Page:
“I first learned of PAACS in a lecture given by Dr. Dave Thompson at the Global Missions Health Conference at Southeast Christian Church in Louisville during my second year of medical school. I was drawn to the idea of training others to multiply what a single missionary surgeon could do during his entire career. Furthermore, this was in keeping with Christ's example. While He ministered to a tremendous number of people in His lifetime, He mainly poured Himself into twelve men who carried on after He left.
“Following medical school, I attended a general surgical residency at Baylor University Medical Center in Dallas, Texas. There I met and married my wife, Rebecca. During my third year of residency, I contacted PAACS by email and subsequently spent the month of May, 2007 at Bongolo Hospital in Gabon, working with Dave Thompson and his residents. This was a definite confirmation of God's plan to us. After asking where we might best contribute, Dave and Bruce Steffes suggested that we prayerfully consider Soddo Christian Hospital in Ethiopia.
“During our prayer and research about Ethiopia, we were visited by both the Andersons and the Adolphs. Once again, we felt confirmed in our decision. God directed to Global Outreach International as a sending agency, and after being accepted as missionaries we set about raising support.
“After graduating from residency in June, 2007, I worked for one year as a trauma/critical care surgeon at Baylor while raising support. At this point, we have liquidated life here in the USA and are excitedly anticipating the transition to a missionary life that is ten years in the making.
“We feel like we’re now on that part on a roller coaster ride where you are strapped in and chunking up the slope to the first drop. You have a dry mouth as you eyeball the height, but there's no turning back! We are confident in the Lord, though, and ready to trust in His grace and provision. The challenges that await us at Soddo are more than daunting, but we’re eager to get at it. May God be praised!”
Monday, July 28, 2008
Thursday, July 24, 2008
I always hear this phrase in the morning, when I don't yet know what that day holds. But what about yesterday? Yesterday, was a day the Lord had made as well, even when yesterday was blanketed with pain.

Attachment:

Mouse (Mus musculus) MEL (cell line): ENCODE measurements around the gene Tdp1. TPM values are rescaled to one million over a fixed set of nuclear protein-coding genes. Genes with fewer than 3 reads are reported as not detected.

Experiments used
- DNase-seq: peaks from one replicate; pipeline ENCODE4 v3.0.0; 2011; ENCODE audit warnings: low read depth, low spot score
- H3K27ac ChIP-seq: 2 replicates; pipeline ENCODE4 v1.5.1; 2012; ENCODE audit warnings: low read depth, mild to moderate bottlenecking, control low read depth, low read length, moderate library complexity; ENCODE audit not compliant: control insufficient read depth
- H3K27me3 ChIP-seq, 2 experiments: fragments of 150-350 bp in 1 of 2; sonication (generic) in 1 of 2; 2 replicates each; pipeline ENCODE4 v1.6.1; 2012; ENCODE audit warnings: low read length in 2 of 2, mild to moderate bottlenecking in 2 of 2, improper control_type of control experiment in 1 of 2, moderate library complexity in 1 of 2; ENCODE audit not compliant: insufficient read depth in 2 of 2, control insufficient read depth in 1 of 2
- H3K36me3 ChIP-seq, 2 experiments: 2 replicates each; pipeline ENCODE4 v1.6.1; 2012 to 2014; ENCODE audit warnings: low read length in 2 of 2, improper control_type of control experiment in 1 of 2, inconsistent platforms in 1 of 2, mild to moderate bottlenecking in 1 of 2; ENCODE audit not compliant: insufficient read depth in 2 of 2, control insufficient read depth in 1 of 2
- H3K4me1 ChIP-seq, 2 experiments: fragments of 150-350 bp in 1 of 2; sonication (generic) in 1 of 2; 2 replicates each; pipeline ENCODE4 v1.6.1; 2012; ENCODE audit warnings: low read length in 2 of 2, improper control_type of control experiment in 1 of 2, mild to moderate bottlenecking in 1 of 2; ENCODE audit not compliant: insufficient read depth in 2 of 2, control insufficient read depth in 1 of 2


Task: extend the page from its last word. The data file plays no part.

Yesterday was a day the Lord had made... Let me tell you about a few things that happened yesterday, July 22, 2008. Three of our close friends had babies yesterday. But July 22nd was not only filled with the joy of our friends and their families.
Mary Margaret was born to Mary Evelyn and Dan Fore in Memphis, Tennessee
Caden was born to Jen and Jeff Richardson in Austin, Texas
Andrew Wayne was born to Brooke and Scott Holliday in Houston, Texas.
Shortly after Andrew was born, he died. I do not know all of the details, but I do know that there are many family members and friends who are grieving for this small life. Many people who are feeling the pain of losing such an innocent soul. We don't always know why the Lord chooses such painful situations and I don't pretend to know here. I am just a mother grieving for another mother.
to Andrew Wayne Holliday: I know you were such a special blessing to your parents and your sister. Although you knew this world for a short time, the love and prayers that surrounded you were abundant. The way your mom and dad prayed for you even before you were created was so gracious. You have traveled to so many places and have been to parts of the world that other American children will only hear about. You have a bond with your mother that only a mother can know. You brought so much joy to your parents as you grew and as you kicked around. You are such a special boy and although I never knew you, you have made me remember how big our God is. How God is so powerful and so mighty that he can love us and forgive us. That He can grant us the kind of grace and love that is even more powerful than a parents love. Andrew, in the midst of the pain and longing I feel, you have made me reflect on how God has all of us in the palm of His hand. And there is no other place I would rather be.
As we rejoice in the Lord for these new lives we rejoice Him for our own. As Paul and I are 12 days from moving to Ethiopia with Nathan, we have to realize that no matter where we go we are not in control, but we are in the palm of God's hand.